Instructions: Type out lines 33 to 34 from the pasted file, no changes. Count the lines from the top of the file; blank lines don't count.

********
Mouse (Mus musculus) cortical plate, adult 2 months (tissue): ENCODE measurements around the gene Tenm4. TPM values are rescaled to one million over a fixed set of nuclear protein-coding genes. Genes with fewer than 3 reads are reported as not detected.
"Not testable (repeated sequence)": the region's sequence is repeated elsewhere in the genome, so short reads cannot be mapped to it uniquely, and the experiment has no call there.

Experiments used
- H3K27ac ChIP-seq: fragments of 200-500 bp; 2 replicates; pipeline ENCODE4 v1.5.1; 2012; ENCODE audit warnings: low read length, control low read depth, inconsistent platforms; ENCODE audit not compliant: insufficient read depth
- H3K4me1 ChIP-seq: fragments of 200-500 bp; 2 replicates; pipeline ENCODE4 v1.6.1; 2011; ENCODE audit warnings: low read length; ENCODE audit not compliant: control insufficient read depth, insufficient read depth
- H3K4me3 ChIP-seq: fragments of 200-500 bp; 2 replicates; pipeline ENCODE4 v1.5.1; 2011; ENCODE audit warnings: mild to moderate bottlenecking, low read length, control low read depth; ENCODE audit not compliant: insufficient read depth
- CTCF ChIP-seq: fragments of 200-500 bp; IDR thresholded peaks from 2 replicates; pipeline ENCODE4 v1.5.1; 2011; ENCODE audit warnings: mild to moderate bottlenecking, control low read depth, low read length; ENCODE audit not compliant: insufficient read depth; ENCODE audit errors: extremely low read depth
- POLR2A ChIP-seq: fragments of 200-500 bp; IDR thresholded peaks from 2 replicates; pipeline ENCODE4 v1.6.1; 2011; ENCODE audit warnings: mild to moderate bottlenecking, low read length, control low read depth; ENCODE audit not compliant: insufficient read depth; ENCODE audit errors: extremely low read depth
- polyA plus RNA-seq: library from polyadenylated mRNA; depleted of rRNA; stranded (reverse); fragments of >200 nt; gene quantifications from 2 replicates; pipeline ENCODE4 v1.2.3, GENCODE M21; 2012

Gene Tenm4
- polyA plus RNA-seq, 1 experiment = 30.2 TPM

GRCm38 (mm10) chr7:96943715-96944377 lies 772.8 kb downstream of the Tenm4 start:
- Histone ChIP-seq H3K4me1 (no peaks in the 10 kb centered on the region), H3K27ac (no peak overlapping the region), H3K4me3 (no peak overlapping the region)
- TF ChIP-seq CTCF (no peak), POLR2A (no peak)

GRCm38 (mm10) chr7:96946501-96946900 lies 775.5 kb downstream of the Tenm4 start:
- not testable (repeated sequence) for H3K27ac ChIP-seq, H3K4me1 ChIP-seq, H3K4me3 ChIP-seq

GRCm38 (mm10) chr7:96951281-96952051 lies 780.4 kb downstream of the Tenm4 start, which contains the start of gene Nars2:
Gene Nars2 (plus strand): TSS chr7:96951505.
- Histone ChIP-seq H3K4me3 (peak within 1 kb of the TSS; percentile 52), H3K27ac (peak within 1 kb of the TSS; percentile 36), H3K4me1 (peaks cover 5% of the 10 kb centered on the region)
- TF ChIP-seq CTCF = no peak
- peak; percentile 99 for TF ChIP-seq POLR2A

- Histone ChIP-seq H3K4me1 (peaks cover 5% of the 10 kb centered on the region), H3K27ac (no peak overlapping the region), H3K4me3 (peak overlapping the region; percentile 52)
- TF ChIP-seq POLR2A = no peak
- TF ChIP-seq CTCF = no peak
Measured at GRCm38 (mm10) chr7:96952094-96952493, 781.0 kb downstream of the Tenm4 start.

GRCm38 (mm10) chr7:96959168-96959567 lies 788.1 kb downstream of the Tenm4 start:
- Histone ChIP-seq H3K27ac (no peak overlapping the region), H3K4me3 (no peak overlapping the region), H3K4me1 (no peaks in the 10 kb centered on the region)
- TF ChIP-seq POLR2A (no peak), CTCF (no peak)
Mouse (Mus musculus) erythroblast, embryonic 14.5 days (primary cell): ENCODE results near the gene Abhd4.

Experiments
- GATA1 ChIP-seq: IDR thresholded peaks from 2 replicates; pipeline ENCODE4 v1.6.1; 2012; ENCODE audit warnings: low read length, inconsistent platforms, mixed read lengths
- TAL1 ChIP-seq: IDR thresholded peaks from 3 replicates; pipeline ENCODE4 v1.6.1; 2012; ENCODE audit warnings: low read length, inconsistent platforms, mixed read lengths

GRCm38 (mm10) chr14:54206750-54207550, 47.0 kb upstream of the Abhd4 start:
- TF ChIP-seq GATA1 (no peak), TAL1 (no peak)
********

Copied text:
GRCm38 (mm10) chr14:54206750-54207550, 47.0 kb upstream of the Abhd4 start:
- TF ChIP-seq GATA1 (no peak), TAL1 (no peak)